I've always loved humor stories, and relish the idea of making one. But the thing I cannot grasp is the key elements of one. Are the key elements the same as a normal story (Problem, Solution, etc.)? Or are they different?

4 Answers 4


Same elements, but funnier.

A humor story will have the exact sames elements as a normal story. You will still have a plot, characters, and scenes. You will still need to develop your plot and have character arcs. The largest difference is that the rule of funny applies, which gives you more leeway for events than a serious book.

The other big consideration when writing comedy is pacing. Most comedies have faster pacing than their serious counterparts because jokes that miss are boring and can kill the pacing of a story. You either need to be sure the joke hits or have the joke fulfilling multiple tasks, such as setting the scene, advancing the plot, or developing a character.


+1 to Hink, the elements are the same. They still follow the three-act structure.

But often the "problem" facing the protagonists is ludicrous (a funny friendly alien needs help, the end of the world is coming, they discover a time-traveling hot tub), and their reaction to the problem is likewise ludicrous and irrational, or self-indulgent.

The essence of a joke is to lead the audience to rationally expect one outcome, and spring either the opposite or something else on them that still makes sense. "Spring" is an important word here, a joke has a surprise ending, often in the final word, and they won't laugh if they anticipated the twist. The surprise is why it is called a "punch line", it has some kind of impact like a punch. Which is why jokes wear out, people learn the punch line as one possible outcome, and stop laughing if the punch line is something they already expected. The punch line has to be unexpected to elicit a laugh.

This is actually somewhat difficult to pull off; and also difficult to analyze logically and decide whether a joke works. That takes years of experience in the comedy business. It is also why many intended comedies fall flat.

But that said, a comedy story is the same as other stories, but usually using characters with noticeably unusual personality traits, as a device by which the author(s) can create the unexpected outcomes necessary to get the audience to laugh.

For the same reason, comedy (minus stand-up) is often written in collaboration, because the author can be "too close" to their own material, they already know the punch line. So others that can be surprised by the punch line provide a valuable critique.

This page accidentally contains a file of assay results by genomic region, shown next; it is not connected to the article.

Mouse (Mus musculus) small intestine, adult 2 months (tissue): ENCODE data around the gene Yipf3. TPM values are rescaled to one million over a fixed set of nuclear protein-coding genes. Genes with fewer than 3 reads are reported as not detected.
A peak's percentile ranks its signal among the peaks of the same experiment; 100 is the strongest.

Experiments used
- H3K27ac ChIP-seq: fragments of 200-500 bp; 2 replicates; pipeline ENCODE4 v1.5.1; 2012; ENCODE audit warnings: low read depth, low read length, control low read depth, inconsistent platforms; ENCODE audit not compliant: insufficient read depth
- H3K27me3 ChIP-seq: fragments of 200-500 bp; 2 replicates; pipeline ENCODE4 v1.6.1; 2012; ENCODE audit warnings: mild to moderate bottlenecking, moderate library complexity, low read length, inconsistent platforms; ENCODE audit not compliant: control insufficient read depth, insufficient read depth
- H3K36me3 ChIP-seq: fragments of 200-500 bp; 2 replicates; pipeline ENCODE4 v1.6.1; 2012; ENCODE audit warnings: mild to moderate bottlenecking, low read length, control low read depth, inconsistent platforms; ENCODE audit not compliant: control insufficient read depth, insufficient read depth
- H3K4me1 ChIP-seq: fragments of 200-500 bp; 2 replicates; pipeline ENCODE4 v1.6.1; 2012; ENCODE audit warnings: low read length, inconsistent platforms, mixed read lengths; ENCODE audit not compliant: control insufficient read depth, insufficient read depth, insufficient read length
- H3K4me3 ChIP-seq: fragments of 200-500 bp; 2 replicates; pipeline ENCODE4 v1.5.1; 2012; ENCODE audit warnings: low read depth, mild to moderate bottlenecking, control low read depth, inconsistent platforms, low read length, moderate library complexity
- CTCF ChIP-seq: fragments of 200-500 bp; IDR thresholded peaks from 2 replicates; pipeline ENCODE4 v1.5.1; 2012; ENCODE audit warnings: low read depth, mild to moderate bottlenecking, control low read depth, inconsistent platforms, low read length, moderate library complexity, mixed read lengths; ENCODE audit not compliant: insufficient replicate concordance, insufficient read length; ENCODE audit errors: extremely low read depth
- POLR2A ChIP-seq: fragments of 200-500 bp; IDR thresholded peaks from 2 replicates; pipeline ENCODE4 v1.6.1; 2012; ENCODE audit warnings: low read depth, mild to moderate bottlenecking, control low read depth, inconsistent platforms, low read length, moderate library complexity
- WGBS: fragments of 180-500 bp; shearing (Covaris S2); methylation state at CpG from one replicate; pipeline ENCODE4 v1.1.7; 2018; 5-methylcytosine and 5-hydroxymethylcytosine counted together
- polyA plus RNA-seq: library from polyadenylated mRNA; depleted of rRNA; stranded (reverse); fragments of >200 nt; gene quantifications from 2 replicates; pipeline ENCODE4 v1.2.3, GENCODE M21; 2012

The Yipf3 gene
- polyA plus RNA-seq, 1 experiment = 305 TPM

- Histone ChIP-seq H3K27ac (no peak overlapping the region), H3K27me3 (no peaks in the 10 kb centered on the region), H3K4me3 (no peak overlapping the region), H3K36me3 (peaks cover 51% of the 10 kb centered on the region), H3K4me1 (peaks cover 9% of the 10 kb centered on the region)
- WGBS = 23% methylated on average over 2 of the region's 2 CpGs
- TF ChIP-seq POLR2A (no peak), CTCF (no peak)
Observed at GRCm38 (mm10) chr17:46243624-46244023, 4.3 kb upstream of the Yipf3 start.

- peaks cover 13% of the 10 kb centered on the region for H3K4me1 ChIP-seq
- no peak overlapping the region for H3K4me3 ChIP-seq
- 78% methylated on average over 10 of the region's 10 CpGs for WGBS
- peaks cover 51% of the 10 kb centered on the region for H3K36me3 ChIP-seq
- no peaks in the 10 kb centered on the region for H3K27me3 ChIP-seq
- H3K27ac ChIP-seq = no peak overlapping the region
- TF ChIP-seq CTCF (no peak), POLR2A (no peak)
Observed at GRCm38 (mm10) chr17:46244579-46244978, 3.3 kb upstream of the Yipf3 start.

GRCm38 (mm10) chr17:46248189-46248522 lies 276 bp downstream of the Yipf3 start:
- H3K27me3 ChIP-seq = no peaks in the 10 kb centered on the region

The key element of a humor story is whether the jokes are funny. A story is necessary, but you get much more leeway in the plot and realism of the characters and settings and reactions, most people will forgive a lot if they are busy laughing at the jokes.


In my opinion, the strongest comedy is based on perspective. The best comedians and the best humorous writers see through to the underlying comedy in situations that other people experience as serious or even tragic.

For that reason, the strongest comic storylines are ones that would work, structurally, as dramas, but that are seen through the eyes of a humorist.


Late answer but thought it needed saying;

The descriptive style of whatever happens will massively influence whether it's funny or not. This could be just my sense of humour, but IMHO the funniest books are the ones where either a) the jokes are inferred rather than described (less is usually more) and/or b) the descriptions are very unorthodox - random similes/metaphors are good for this. Take for example my favourite quote of P.G.Wodehouse;

She fitted into my biggest armchair, and made it look like it had been built around her by someone who knew they were wearing armchairs tight about the hips that season.

Granted, it would have been much more efficient and obvious to simply write "She was very fat" or "She was as fat as a ... ", but the long-drawn description used here is simply far better.

Note also that the real effort goes into describing insignificant but relatable elements - that is, things that people can relate to without becoming emotionally attached to the outcome (it becomes difficult to humourise the killing of a 'goody' in a story, to cite an extreme example, whereas uncle mike getting tangled in the hoover cord is much funnier. Unless he dies, of course...). It's that point that I disagree with @Hink's answer, because you're actually focussing on different elements, because the desired effect on the reader is different.

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